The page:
Your kids begged you to get a pet, telling you they would take care of it, only to abandon all their chores after about a week. Or maybe you’ve always had pets and want to start teaching your kids more about responsibility by having them care for your pet. Animals are a great way for kids to learn about responsibility, but it can be a challenge. Here are some tips for getting kids involved in pet care.
Relying solely on small children to remember to let the dog out or feed the cat right from the start might not end too well. Start with something smaller, like picking up the dog’s toys or cleaning a crate. As children get older and more accustomed to caring for the pet, you can add larger chores and responsibilities.
Not the consequences for your child, but the consequences for the pet. Let your child know that if the cat doesn’t get fed, he won’t have anything to eat and will be hungry. If no one lets the dog out, he’ll have to use the bathroom and might go inside. Framing the importance of the chores in relation to how it will affect your pet will help your child understand just how important the chores are and will instill more empathy for the pet, too.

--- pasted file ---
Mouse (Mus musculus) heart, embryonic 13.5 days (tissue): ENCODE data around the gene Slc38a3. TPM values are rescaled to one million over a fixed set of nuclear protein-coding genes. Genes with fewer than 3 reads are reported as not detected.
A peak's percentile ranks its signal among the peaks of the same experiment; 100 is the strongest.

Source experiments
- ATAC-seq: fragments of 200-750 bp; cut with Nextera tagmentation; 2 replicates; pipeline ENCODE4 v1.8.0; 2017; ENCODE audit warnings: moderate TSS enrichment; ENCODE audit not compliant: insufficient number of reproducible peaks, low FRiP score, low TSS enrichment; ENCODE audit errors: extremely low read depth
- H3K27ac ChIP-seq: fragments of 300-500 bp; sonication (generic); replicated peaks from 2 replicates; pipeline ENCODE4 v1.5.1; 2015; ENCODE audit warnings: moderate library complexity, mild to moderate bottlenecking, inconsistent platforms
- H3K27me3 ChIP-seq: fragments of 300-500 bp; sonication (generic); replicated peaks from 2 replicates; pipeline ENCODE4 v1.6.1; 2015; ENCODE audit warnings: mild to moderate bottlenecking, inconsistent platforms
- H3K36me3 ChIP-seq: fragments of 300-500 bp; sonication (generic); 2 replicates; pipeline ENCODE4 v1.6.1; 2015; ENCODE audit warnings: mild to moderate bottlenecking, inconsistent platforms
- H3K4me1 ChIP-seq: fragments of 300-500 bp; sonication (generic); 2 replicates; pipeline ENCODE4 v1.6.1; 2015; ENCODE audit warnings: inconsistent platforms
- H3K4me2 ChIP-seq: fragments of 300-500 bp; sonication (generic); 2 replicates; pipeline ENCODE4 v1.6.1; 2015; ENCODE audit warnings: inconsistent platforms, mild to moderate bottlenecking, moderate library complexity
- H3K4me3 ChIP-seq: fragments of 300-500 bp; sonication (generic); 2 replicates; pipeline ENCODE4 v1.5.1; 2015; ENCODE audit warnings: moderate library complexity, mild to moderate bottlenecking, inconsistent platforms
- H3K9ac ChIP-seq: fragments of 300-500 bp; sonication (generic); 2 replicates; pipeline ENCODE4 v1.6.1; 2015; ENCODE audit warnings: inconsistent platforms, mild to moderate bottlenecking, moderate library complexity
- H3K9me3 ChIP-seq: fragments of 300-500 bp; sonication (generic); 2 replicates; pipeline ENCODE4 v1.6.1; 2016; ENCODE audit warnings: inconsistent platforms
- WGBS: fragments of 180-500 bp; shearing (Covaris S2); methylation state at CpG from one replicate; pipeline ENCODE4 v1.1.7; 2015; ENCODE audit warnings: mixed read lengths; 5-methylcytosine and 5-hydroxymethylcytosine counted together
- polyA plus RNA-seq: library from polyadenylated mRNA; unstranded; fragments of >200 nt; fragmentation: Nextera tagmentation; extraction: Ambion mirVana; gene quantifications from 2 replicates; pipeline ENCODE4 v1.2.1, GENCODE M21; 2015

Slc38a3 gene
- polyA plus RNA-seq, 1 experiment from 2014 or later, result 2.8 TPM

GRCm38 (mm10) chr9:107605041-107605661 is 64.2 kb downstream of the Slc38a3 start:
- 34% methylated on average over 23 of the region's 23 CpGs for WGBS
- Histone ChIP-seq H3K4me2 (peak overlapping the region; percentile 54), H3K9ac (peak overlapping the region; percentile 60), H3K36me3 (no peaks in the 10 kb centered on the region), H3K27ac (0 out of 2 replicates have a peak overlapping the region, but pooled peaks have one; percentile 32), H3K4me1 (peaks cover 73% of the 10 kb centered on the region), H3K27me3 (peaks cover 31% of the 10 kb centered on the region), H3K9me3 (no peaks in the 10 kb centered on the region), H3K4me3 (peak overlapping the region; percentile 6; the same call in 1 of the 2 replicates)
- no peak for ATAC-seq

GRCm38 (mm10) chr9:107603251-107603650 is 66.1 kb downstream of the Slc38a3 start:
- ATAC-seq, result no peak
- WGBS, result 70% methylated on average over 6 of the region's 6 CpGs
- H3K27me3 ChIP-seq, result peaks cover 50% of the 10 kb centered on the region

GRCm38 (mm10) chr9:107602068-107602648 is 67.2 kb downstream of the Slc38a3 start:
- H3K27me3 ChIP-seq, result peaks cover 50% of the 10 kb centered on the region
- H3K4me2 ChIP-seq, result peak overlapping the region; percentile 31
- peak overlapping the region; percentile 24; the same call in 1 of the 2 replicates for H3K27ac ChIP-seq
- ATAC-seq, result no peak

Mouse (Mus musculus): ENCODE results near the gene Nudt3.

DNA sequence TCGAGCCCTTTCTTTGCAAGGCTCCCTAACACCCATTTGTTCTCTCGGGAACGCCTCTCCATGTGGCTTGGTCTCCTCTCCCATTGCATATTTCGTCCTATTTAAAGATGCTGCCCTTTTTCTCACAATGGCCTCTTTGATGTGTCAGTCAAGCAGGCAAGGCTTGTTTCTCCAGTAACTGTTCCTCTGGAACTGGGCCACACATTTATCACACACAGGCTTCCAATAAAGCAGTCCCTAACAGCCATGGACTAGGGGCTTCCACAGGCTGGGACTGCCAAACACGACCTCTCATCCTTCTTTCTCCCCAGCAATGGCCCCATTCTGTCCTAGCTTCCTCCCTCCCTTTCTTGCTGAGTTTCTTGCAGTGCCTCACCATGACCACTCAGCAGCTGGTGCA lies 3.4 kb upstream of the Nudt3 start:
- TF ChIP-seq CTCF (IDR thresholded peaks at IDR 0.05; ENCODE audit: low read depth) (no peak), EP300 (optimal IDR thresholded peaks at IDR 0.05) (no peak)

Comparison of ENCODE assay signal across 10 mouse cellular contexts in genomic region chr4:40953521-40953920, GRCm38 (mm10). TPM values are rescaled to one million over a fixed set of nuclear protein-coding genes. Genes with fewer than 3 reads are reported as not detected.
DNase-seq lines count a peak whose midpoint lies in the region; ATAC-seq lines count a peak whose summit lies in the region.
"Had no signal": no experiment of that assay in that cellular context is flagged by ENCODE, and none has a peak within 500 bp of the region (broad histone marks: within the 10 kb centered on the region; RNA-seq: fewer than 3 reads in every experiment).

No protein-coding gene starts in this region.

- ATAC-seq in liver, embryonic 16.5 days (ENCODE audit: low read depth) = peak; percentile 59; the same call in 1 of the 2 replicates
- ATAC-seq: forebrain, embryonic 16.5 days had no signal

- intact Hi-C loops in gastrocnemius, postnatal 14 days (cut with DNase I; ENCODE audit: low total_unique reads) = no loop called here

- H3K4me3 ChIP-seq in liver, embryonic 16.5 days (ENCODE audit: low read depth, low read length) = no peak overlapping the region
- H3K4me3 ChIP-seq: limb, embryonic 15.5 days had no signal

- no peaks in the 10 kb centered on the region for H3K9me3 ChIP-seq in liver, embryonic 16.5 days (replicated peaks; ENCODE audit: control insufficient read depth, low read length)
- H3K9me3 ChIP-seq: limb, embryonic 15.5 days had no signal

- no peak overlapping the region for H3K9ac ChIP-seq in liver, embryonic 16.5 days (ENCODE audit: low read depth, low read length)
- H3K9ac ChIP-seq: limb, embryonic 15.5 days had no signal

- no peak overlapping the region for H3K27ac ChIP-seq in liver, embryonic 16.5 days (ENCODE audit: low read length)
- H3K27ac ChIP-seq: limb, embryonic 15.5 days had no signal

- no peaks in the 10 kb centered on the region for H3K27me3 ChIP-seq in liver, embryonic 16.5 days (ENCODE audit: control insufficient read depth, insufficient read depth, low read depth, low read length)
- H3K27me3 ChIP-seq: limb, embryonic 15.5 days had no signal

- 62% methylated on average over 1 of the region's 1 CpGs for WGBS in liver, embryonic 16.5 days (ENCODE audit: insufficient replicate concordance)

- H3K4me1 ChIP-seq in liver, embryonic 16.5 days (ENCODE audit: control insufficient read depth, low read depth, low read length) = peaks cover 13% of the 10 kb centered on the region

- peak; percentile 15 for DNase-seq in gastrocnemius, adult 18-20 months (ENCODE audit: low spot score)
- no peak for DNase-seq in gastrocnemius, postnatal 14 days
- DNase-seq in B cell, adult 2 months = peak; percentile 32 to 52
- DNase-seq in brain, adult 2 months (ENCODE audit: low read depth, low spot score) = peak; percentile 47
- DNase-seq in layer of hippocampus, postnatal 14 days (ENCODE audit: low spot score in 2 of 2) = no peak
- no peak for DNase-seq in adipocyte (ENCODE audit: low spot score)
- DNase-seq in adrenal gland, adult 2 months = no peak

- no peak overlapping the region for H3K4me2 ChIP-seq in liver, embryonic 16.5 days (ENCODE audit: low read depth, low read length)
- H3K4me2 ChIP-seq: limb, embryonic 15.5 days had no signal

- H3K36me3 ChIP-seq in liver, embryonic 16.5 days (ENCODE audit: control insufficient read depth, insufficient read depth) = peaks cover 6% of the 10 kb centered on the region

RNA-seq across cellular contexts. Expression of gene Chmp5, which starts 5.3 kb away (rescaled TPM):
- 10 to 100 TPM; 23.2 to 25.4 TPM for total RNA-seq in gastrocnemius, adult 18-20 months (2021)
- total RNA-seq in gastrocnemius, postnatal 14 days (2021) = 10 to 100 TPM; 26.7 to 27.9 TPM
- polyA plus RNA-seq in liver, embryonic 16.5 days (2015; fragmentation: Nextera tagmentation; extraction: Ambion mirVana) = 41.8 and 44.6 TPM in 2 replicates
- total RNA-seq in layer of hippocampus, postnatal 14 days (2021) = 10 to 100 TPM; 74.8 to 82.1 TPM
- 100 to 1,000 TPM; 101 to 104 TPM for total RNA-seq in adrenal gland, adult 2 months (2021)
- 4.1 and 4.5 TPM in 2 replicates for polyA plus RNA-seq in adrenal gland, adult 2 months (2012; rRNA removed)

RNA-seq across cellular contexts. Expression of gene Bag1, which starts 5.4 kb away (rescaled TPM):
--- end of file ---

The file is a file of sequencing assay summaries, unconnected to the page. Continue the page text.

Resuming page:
Make Play a Chore
Animals need attention and play time. This is a fun and easy chore your children can do. Have them throw a ball in the yard with the dog or dangle some toys in front of the cat. This will help them learn that while pets require a lot of work, it can be fun and rewarding, too.
Don’t Make It a Punishment
Never use caring for your pet as a way to punish your child. For example, don’t add an extra pet chore or take away playtime with the pet if your child misbehaves. This will teach kids to associate the pet with negative things and may make him resentful and less likely to care for your family’s animal.
If you are already working on training a pet, make sure to get your children involved, too. This is beneficial for both the child and the animal. The child will get to participate and the pet will learn that your kids are masters, too, not just the adults.
If you don’t have a pet yet, try doing a trial run with your children by volunteering with animals. Spend a day caring for pets at a local shelter or rescue so kids can see just how much work having an animal really is.